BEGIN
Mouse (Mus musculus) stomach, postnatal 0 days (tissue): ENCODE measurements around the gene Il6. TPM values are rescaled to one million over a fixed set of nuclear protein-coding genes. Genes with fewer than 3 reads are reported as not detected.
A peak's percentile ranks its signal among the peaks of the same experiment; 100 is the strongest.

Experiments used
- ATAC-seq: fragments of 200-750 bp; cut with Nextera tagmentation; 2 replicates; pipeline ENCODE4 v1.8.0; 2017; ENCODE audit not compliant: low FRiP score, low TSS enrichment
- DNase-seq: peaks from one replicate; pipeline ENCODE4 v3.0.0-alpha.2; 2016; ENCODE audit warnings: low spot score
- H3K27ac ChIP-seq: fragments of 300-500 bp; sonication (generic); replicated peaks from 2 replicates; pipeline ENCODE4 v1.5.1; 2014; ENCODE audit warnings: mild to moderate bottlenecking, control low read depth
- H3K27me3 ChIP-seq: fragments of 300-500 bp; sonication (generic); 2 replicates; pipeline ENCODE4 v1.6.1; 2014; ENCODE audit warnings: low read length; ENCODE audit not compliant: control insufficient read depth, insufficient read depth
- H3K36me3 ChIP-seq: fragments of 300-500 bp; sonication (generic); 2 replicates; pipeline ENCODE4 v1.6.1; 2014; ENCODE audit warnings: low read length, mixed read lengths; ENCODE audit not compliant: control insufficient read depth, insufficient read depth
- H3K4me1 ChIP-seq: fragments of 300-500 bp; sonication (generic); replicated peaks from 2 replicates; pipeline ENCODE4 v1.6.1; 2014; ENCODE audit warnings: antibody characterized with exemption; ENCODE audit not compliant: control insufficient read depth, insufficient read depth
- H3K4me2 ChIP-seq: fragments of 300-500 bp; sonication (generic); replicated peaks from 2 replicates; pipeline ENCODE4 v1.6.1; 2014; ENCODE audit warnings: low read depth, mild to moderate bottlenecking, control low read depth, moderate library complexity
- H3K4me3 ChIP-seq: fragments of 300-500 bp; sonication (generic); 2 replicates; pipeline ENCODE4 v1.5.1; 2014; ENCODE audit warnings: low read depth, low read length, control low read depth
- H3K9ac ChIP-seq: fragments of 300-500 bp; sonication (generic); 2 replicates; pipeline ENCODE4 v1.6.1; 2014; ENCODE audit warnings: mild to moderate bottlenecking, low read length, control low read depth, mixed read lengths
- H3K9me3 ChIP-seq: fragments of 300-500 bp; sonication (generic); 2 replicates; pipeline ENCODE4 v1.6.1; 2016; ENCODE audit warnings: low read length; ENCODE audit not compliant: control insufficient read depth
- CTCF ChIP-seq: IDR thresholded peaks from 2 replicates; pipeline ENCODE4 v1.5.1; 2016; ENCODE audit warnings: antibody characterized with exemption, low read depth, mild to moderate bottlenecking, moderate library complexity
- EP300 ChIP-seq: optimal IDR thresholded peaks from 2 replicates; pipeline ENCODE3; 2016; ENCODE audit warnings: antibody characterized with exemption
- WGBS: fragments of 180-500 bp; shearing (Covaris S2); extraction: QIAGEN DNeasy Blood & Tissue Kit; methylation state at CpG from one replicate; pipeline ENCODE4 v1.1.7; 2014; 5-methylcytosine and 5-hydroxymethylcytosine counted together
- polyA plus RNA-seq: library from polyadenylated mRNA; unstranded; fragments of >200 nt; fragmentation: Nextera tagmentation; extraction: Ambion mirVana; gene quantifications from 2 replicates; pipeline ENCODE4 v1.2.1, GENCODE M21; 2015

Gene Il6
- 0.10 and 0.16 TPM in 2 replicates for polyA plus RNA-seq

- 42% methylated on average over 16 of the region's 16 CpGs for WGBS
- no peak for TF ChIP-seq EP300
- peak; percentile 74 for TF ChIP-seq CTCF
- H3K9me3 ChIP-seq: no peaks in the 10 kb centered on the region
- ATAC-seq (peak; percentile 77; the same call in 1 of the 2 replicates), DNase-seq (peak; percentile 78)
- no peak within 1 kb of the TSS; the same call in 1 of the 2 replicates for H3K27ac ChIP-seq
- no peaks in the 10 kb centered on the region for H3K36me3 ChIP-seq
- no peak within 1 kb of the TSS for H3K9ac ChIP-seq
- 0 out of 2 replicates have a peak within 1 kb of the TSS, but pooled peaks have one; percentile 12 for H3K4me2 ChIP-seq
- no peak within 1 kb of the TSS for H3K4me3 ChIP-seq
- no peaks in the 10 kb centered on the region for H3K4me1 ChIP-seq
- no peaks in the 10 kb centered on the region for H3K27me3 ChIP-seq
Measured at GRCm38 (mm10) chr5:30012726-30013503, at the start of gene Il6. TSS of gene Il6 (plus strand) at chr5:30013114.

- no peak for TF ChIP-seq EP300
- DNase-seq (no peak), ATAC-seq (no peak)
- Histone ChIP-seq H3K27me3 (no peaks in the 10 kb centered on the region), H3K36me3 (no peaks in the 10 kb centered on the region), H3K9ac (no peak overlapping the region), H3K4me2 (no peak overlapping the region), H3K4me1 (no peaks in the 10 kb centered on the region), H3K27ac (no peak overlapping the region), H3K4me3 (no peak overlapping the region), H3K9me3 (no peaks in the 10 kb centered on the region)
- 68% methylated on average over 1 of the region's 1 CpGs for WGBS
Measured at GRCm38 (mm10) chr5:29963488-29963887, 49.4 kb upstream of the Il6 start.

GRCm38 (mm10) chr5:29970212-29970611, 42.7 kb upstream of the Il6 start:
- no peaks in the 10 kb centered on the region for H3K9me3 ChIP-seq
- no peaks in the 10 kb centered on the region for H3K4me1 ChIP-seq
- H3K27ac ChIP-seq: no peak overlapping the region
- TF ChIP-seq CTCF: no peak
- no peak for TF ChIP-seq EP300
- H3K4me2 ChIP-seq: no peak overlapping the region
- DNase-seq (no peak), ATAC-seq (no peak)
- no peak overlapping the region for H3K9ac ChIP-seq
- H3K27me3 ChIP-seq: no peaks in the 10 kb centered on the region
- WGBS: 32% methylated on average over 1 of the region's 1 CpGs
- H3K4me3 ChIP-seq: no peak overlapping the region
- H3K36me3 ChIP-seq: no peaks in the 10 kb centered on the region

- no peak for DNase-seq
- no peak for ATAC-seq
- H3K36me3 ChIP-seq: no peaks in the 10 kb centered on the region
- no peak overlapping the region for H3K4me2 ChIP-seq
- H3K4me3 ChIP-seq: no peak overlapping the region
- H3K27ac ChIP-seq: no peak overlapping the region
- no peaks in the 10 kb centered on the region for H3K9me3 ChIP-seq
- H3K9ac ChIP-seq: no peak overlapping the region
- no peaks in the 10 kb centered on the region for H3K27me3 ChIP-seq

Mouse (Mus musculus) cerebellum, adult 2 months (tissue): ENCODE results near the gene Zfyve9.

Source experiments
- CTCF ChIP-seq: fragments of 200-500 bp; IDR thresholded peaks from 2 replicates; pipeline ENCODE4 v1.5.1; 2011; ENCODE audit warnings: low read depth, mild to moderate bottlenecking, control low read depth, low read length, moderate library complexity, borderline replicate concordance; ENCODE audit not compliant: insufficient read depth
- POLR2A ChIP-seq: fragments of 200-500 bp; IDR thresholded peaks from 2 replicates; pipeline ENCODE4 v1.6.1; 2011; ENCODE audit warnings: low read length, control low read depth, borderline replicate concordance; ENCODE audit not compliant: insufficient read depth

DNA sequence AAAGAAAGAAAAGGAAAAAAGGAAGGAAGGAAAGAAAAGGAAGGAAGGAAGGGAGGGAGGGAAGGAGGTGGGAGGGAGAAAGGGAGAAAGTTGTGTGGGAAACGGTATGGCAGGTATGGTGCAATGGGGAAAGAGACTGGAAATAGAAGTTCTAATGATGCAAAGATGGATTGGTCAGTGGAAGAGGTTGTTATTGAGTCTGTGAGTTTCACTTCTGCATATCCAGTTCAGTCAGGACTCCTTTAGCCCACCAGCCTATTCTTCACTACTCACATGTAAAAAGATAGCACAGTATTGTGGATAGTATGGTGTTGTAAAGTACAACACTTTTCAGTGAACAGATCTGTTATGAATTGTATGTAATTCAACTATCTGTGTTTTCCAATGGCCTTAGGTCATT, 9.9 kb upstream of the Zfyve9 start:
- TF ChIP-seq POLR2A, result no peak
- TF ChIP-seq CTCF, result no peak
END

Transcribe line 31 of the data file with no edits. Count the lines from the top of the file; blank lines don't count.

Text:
- no peaks in the 10 kb centered on the region for H3K27me3 ChIP-seq